Municipal Water Board Campamento- PASOLAC
PASOLAC-supported local micro-watershed initiative. The PES is not fully operational at the moment and faces funding problems, although negotiations and discussions have been encouraged between stakeholders.
PASOLAC- Program for Sustainable Agriculture in Hillsides of Central America (PASOLAC), financed by the Swiss International Cooperation (SDC/COSUDE)
Maturity of the initiative
New; ongoing but not fully implemented yet.
NGO-driven (PASOLAC with international funds from SDC), with support from local municipalities. Their programmes are oriented to conservation and management of water sources, to reduce water scarcity in the region, especially in urban areas.
44 private farmers (mostly coffee producers) but not all are prepared to adopt the required Soil and Water Conservation techniques. While 15 are willing to enter agreements in exchange for incentives, 14 producers are mostly worried about their ability to meet the scheme requirements, 12 could make changes but do not wish to and 3 have not taken part in any meeting and their plots are abandoned.
Approximately 60% of the 7,000 inhabitants of Campamento depend on water generated in the watershed of Las Amayas. Water users are represented by the local water board (Junta Municipal de Agua de Campamento). Water is also used in the coffee production process. There is a water deficit of 253 m3/day. Because of the very low capacity to pay downstream there are not likely to be enough local funds to support the project.
Studies showed that most water users had a positive willingness to pay for the hydrological service.
Direct negotiation between the farmers and the local water board.
The initiative is assisted by PASOLAC.
Improved water flows and water quality.
- Improved management practices through: coffee mills with ecological practices, using less water and water treatment basins;
- Organic manure production from coffee pulp processing with earthworm culture;
Reforestation for commercial plantations , with timber trees and perennial fruit species.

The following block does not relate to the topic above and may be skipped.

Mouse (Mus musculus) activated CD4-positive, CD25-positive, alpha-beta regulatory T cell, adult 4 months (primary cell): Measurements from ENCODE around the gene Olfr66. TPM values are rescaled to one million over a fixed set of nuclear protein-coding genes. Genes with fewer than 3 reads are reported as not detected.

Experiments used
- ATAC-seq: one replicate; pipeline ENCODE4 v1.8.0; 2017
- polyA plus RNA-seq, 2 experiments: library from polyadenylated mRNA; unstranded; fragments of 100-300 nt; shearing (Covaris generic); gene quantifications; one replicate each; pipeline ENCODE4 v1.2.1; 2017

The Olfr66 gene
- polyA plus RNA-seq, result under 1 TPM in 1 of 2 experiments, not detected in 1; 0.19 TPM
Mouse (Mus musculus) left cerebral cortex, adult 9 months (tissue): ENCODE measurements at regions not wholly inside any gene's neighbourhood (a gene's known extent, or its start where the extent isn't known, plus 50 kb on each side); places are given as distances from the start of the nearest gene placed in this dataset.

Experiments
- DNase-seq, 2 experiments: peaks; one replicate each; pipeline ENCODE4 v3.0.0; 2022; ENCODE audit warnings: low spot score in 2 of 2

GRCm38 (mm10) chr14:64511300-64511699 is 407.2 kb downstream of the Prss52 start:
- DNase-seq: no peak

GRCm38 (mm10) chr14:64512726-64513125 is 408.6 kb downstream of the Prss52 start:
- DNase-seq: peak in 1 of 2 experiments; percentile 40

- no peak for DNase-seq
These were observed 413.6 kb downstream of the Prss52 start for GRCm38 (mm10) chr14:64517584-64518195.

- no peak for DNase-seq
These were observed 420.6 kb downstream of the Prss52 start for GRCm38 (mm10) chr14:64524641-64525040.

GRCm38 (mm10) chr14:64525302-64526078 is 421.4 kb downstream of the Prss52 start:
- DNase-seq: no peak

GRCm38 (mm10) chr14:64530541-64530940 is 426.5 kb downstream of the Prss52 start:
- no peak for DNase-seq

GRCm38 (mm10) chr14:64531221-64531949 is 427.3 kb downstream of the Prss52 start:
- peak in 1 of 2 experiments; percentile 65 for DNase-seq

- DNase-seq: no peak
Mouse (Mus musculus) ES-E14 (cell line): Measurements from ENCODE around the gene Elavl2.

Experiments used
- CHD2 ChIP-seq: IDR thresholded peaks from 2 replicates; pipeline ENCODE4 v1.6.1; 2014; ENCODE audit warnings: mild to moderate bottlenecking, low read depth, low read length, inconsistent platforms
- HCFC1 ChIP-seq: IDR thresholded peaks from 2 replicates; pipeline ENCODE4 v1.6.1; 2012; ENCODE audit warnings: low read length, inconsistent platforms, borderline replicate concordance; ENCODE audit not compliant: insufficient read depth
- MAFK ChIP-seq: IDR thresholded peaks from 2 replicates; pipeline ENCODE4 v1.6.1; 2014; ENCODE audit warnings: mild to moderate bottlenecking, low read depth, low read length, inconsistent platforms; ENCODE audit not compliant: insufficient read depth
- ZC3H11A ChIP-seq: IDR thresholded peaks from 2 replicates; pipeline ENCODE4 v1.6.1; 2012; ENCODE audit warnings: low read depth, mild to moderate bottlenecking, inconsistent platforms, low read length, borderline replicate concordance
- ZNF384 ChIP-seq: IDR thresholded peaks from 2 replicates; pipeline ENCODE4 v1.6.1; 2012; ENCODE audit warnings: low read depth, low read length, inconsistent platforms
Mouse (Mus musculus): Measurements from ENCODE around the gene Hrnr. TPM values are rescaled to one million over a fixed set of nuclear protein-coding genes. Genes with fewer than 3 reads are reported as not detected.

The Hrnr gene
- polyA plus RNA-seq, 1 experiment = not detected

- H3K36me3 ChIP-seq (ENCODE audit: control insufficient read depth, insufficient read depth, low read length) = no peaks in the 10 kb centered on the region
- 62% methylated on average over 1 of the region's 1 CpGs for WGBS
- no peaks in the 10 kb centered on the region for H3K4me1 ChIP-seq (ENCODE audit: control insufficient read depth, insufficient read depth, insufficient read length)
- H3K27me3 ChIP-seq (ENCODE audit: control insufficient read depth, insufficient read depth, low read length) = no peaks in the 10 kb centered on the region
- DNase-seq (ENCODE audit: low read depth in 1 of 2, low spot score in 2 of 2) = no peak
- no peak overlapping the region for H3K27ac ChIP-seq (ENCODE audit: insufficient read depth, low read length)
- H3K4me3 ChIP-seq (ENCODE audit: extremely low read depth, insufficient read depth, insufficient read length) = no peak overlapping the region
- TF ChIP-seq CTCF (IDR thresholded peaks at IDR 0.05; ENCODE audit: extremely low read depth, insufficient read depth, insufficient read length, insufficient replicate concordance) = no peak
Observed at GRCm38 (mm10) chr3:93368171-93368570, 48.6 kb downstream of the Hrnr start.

There are many use-restrictions and several prohibitions including: logging without permits, polluting springs, any activity in areas designated as strategic (except protection, inspection, tourism and research), construction of buildings of any kind within 200m from each spring, or 150 m from rivers, agriculture on slopes > 30% gradient, extraction of sand or stones from rivers, slash-and-burn techniques, use of any chemical fertilizers, use of coffee varieties that are not shade coffee, use of drinking water for any other use apart from domestic. Even the wandering of domestic animals is prohibited.
Trust Fund and user fees : In November 2002, the local water board set up a Fund for Environmental Services (FONSAM) for several micro-watersheds (including Las Amayas).
The fund is kept with seed fund from PASOLAC and annual contributions from the municipality (not clear how much) include funds collected from: fines, 50% of funds from licences, permits and concessions for sustainable management of natural resources, products and rents from the funds invested any donations that the municipality receives and, in the future, revenues from the environmental users fees.
Terms of payment
One-off payment from PASOLAC (as seed fund) and monthly instalments from user fees (expected but not currently taking place). For upstream farmers the payments are in-kind, in the form of technical assistance, installation of latrines and other activities.
US$4,000 seed capital from PASOLAC. Value and periodicity of instalments from the municipality is unclear.
Analysis of costs and benefits